top. PW6 wore jeans, a black pair of trousers and black shoes. He agreed that PW5 had to go back as he was late for the pre-school
children leaving PW6 and accused Nos 1 and 3. They were travelling in a yellow Cressida having given money to PW5 to board a kombi.
They arrived at Big Bend at about 10.30 a.m. accused Nos. 1 and 3 alighted from the car but the white man only appeared after 12
noon. It was agreed that if the white man’s car was not in the place where it had been parked (i.e. in the yard of the bank)
PW6 was to drive to a spot where they would meet him. Having observed that the white man’s car was no longer where it had parked
PW6 moved off to the spot where they had agreed to meet. They did not appear and, having waited for 30 minutes, PW6 drove off to
Manzini as they had not appeared. He assumed that they had taken another route. When he arrived at Manzini he was telephoned by accused
No. 4 and he informed the latter what had occurred causing accused No. 4 to say that something must have gone wrong.
On listening to the 7.00 p.m. news on television that night PW6 heard that a white man from Tambuti Estates had been shot at Big Bend.
The news shocked him and he informed PW5 of what he had heard on the following morning.
They saw accused No. 4 that morning who told them not to worry as no one had been caught.
After a few days he and PW5 met accused No. 1 at the Trade Fair who explained to them what had happened. His evidence on this point
is somewhat more detailed than that of PW5. He said that as the white man came to his car accused No. 1 pointed a gun at him. This
was ignored by the white man who got into the car causing accused No. 1 to fire a warning shot through the window but the white man
drove off “in a rough manner”. He confirmed the evidence of the security guard that he and accused No. 3 were chased
by the security guard while they were running away causing him to fire a shot in the air. That evidence is entirely consistent with
the evidence of the security guard PW3.
PW6 was asked why he had taken a gun and he replied that when one commits a robbery it is necessary to frighten people. The gun had
been loaded with ammunition by accused No. 4 who was knowledgeable about guns.
As I have indicated earlier there are discrepancies on matters of detail between PW5 and PW6 the latter suggesting that the former
had mixed up certain events. But the essentials of their stories are the same.
Jabulane David Bhembe (PW7) testified that he had given accused No. 4 a gun which had been left at his home by one Simo. He was asked
whether he would be able to recognise the firearm. He replied in the negative “as I did not take notice of the firearm and
I am not used to firearms.” In fact he did not know “what is a revolver and a shotgun, the difference of those guns because
I do not know of guns.” He thought that the exhibit shown might be the gun but confirmed in cross-examination that he was not
familiar with guns. He was then shown pictures of a revolver and a pistol and he thought that the gun which he had given to accused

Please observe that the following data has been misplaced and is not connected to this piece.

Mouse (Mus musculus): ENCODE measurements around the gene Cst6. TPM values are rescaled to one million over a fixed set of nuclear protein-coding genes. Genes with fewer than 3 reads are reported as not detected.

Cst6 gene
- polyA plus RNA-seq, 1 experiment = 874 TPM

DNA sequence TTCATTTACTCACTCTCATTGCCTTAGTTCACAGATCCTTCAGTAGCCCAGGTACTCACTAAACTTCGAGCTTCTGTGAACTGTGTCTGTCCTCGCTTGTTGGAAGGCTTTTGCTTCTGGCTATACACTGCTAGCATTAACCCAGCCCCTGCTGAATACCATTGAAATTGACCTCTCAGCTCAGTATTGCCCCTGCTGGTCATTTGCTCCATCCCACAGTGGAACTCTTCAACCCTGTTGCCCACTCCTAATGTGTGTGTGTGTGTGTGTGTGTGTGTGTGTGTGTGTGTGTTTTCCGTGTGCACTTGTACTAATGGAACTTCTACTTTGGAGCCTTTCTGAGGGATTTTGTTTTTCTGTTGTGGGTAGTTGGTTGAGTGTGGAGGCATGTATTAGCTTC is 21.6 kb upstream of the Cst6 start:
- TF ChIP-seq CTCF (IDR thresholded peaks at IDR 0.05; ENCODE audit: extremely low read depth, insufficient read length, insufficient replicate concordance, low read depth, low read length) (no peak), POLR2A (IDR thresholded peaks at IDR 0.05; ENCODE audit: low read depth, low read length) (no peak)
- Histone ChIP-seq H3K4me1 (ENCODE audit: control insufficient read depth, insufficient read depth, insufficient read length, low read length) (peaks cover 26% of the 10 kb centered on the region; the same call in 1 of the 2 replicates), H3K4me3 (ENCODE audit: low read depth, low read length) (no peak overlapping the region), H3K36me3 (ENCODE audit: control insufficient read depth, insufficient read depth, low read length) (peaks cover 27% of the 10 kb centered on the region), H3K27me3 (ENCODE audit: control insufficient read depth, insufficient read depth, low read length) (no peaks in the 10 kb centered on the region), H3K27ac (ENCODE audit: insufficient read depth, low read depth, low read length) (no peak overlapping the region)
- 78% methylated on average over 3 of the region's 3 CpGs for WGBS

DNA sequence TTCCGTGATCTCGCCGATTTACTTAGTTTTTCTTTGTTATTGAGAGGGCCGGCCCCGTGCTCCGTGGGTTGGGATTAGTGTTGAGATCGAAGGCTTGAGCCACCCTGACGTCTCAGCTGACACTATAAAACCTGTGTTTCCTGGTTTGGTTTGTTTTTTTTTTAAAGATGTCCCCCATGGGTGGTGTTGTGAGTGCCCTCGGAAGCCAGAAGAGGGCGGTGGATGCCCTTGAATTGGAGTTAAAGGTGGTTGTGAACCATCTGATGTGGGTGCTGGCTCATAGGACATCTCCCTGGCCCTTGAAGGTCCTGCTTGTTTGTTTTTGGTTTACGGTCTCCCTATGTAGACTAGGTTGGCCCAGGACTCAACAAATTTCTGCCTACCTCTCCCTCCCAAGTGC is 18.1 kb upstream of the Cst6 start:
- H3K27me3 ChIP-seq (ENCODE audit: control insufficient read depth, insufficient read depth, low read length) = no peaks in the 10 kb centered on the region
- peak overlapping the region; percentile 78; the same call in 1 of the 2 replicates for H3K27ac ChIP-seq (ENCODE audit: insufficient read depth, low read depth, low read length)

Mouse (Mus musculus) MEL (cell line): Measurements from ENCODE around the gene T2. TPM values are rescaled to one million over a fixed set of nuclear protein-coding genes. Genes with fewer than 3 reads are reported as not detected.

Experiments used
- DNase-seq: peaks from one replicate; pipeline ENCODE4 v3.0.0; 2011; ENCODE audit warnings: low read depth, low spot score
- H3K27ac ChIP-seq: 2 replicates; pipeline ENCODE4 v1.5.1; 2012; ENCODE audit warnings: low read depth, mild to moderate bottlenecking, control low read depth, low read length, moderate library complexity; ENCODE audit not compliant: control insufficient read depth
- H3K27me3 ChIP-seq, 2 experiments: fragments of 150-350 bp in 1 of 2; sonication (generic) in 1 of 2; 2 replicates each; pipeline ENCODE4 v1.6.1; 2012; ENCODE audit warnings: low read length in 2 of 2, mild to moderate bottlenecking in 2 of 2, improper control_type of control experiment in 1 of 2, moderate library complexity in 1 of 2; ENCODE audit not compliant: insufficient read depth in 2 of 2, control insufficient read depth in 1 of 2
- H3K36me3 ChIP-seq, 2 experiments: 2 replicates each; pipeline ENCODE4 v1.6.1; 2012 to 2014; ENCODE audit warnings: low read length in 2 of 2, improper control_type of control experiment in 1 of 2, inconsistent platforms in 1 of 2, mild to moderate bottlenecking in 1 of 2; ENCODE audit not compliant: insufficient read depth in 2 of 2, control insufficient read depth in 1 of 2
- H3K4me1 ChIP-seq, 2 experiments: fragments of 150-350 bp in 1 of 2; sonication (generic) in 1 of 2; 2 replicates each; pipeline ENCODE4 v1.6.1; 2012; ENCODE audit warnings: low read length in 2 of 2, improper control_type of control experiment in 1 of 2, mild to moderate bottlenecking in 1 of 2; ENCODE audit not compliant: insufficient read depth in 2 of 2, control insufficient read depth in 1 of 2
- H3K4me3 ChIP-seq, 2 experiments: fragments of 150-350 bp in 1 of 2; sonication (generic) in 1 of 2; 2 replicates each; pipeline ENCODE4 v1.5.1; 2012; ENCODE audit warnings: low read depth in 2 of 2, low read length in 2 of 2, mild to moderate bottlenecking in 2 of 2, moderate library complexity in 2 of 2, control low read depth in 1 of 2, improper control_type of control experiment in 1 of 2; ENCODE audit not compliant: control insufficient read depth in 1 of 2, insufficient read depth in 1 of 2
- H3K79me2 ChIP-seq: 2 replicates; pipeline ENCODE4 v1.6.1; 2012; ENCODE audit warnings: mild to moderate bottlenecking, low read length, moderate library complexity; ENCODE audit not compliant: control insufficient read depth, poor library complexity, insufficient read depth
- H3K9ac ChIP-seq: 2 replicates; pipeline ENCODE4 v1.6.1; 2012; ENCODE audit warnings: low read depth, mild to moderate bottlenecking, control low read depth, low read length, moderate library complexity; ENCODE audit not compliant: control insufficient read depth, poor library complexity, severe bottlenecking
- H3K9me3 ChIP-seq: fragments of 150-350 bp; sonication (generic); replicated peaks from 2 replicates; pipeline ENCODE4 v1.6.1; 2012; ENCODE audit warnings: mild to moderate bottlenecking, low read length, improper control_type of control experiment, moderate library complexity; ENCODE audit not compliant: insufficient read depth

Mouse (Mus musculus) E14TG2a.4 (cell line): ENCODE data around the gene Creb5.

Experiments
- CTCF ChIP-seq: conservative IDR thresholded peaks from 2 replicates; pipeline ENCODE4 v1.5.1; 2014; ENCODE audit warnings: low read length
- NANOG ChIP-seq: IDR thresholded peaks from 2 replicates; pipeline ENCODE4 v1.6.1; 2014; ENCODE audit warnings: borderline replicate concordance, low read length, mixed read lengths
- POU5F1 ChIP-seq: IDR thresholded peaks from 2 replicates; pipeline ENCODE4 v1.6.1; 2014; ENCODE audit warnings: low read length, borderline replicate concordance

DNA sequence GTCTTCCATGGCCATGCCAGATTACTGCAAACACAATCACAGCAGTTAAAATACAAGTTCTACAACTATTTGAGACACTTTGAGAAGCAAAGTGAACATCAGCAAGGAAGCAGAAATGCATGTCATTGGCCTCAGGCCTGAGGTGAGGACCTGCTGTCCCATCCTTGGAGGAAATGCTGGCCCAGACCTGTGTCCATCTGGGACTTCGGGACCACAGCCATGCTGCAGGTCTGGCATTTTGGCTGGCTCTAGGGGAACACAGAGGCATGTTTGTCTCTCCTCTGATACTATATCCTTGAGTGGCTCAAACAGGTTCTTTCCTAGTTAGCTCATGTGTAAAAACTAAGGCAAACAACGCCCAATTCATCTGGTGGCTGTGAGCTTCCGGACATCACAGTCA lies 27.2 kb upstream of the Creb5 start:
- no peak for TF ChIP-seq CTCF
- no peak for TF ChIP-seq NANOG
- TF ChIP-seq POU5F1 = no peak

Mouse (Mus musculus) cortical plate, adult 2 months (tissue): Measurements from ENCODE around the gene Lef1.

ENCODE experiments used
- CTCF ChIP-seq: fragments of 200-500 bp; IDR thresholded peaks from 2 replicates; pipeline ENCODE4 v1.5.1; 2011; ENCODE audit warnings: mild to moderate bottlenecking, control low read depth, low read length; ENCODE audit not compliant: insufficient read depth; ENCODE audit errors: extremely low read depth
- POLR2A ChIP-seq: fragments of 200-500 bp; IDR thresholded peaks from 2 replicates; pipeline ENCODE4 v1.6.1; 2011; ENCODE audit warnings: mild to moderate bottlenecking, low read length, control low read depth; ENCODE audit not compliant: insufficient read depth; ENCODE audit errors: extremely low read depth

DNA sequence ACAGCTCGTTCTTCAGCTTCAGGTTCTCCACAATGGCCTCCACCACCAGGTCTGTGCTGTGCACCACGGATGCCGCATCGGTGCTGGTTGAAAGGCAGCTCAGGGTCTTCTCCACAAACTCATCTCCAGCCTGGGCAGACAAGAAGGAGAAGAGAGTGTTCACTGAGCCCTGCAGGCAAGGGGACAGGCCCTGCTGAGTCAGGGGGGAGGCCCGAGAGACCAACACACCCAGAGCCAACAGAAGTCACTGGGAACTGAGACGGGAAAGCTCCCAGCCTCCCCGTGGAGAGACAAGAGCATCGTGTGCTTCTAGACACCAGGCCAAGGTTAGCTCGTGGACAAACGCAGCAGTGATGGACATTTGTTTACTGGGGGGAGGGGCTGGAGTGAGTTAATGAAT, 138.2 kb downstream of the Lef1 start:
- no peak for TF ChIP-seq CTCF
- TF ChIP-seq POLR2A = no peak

No. 4 was a revolver. But his answer does not seem to me to carry any weight in view of his professed ignorance on the topic.
The person from whom PW7 testified that he obtained the firearm gave evidence as PW8. He was Simo Danford Shongwe . Counsel for the
Crown had difficulty in leading the evidence of this witness, who is the brother-in-law of accused No. 4, because he claimed that
his evidence was in sharp contrast to what he had told the police. He applied to have him declared a hostile witness but it is not
clear from the record whether the application was granted or not. However, counsel for the Crown cross examined him on his previous
inconsistent statement. He admitted that his signature appeared on the statement but that that was not the statement which he had
made: it differed in material respects.
In the High Court he admitted that he had left a firearm with PW7 but that firearm was a revolver not a pistol. Moreover on the day
of the offence he, the witness, was in possession of the firearm not PW7 nor accused No. 4. His evidence is not worthy or credence.
According to the evidence of Mabandla Ewert Dlamini (PW9) he gave five bullets to accused No. 1 and PW6 in September 1997. They wanted
the bullets for a 7.65 mm gun and they required them for an undisclosed “prophecy’.
The witness Moses Muzi Lukhele (PW10) knew accused No. 1 as Shalambe. Around April 1997 he asked accused No. 1 if he could obtain
a firearm for him. In September or October of that year accused No. 1 told him that he had a firearm for him which they tested and
which he bought for E350 giving accused No. 1 E300 at the time. He identified the pistol exhibited as the very firearm which he had
obtained from accused No. 1. He obtained seven bullets from a Mr. Dlamini to whom he had been referred by accused No. 1. He handed
over the firearm to the police.
Superintendent Ndlangamandla (PW12) gave evidence that he had obtained the 7.65 mm Star pistol from PW10 together with seven live
rounds of ammunition. The pistol was the one which was an exhibit and which had been identified by PW10 as the one which he had obtained
from accused No. 1. It was from that pistol that the fatal injury was inflicted. He arrested accused Nos. 1, 2, 3 and 4. The latter
two revealed the name of accused No. 1 and also David Bhembe. He also arrested the two accomplices PW5 and PW6. In the course of
his evidence he explained that a pistol is loaded by a magazine from below whereas a revolver is loaded “in the holes that
appear” which he also called a magazine.
All four accused gave evidence under oath. Accused No. 1 said that he knew the second accused in 1997 but denied that he had ever
visited him in the company of PW5 either at his work or at his home. He knew nothing about the obtaining of the firearm or ammunition,
nothing about the planning of a robbery, nothing about the killing of a white man. He denied further that he had told PW5 and PW6